Protesters offered a literally scorching denunciation of the prosector amid signs that read "One Hand Washes the Other Hand" and “The General Prosecutors Office of Ukraine - it is the place of Crime."
Months later, a caravan of a hundred or so anti-corruption protesters descended on the home of Ukraine’s president Petro Poroshenko, as documented in a tweet by the Economist’s Ukraine correspondent.
In the same month of these protests U.S. Assistant Secretary of State Victoria Nuland testified before congress. She did not mention Shokin by name but called out the office.
One month prior, the United States’ ambassador to Ukraine did specifically criticize Shokin as needing to enact reforms within his office and bring needed prosecutions.
“Rather than supporting Ukraine’s reforms and working to root out corruption, corrupt actors within the Prosecutor-General’s Office are making things worse by openly and aggressively undermining reform".”
The ambassador’s urging were for naught. The very deputy prosecutor he cited as a source of much needed reforms…
…resigned in frustration a few months later, calling Shokin’s office a “hotbed of corruption.”
Kasko wasn’t the first internationally respected reformer within the government who resigned in order to raise red flags over the rot within the Prosecutor General’s office.
With So Much Evidence, You’ve got to Admit that There’s Some Evidence. Right?
Apparently you don’t. Miranda Devine argues that “Joe Biden has said (Shokin) was corrupt. There’s just no evidence that he was corrupt. He allowed all his minions to sew that lie among the rest of the mainstream media.”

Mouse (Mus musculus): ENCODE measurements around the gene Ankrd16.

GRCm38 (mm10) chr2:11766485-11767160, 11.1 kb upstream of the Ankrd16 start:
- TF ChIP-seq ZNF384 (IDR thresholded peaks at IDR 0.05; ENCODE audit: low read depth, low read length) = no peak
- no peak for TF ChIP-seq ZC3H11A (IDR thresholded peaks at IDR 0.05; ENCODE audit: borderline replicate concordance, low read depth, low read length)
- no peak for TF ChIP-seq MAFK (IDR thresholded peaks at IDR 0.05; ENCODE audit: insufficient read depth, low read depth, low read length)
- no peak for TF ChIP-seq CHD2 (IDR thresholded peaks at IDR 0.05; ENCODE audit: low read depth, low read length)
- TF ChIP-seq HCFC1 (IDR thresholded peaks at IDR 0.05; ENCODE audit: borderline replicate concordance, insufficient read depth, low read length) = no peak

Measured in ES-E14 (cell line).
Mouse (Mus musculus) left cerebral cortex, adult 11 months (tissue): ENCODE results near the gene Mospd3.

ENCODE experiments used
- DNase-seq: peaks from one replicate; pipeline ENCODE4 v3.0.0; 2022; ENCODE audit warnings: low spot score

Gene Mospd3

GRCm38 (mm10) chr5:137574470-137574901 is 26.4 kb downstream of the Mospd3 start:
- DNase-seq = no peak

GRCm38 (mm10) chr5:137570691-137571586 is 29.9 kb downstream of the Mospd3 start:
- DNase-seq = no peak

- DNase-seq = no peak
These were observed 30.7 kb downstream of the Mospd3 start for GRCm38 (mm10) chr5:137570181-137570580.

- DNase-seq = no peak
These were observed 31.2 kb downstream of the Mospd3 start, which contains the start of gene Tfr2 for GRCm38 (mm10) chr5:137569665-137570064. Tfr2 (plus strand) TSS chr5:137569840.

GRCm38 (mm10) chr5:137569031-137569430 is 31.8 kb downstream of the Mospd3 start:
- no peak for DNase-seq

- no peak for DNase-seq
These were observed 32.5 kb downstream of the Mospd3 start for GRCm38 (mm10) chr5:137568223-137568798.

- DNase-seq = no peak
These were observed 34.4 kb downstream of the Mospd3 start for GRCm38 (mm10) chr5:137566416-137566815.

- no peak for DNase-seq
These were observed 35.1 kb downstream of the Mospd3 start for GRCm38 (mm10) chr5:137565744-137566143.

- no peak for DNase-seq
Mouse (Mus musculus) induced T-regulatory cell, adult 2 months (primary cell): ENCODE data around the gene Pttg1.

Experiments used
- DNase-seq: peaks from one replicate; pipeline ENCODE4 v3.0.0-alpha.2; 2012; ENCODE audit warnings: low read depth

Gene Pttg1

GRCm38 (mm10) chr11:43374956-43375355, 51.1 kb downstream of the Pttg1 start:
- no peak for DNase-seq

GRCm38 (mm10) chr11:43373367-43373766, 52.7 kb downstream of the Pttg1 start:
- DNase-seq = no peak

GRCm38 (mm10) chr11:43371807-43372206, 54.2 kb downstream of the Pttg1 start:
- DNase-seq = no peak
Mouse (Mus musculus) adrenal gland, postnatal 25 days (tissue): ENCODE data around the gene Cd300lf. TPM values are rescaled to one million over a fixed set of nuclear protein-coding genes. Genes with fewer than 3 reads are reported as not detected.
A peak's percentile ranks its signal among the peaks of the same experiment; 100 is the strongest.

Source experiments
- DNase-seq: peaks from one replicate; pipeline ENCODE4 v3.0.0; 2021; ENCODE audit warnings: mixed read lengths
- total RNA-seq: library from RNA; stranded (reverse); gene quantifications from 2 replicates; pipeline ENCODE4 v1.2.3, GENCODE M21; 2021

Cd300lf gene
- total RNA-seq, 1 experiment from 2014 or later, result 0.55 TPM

In fact, Viktor Shokin was indisputably, demonstrably, plainly an enemy of reform. To assert this among the cohort of those who knew and cared about such matters would be as as controversial as declaring that Ukranians like to drink or that Vladamir Putin isn’t that cuddly a guy. Shokin’s refusal to prosecute corruption was itself a source of corruption, it corrupted the system and it perverted justice.
Shokin, in an interview on Fox last month described the aforementioned protests, burnings, criticisms, and resignations by saying, “This is how it was: There were no complaints whatsoever, no problems with how I was performing at my job.” I guess if you’re salivating for a Biden impeachment, you’ll just have to take his word for it.
Not Because of Hunter
So many many many many entities called out Shokin for his misdeeds, because they were unignorable at the time. These international organizations and internal corruption opponents did not care about, or possibly even know about Hunter Biden and his relatively meager sinecure as one advisor within one company later reveled to be corrupt. The international community decried Shokin out of the genuine and well-documented belief that he was was thwarting reform in a society desperate for it. Then Joe Biden actually did something about it, and when he did the most serious people who most loathed Ukrainian corruption were exhilarated to see it happen.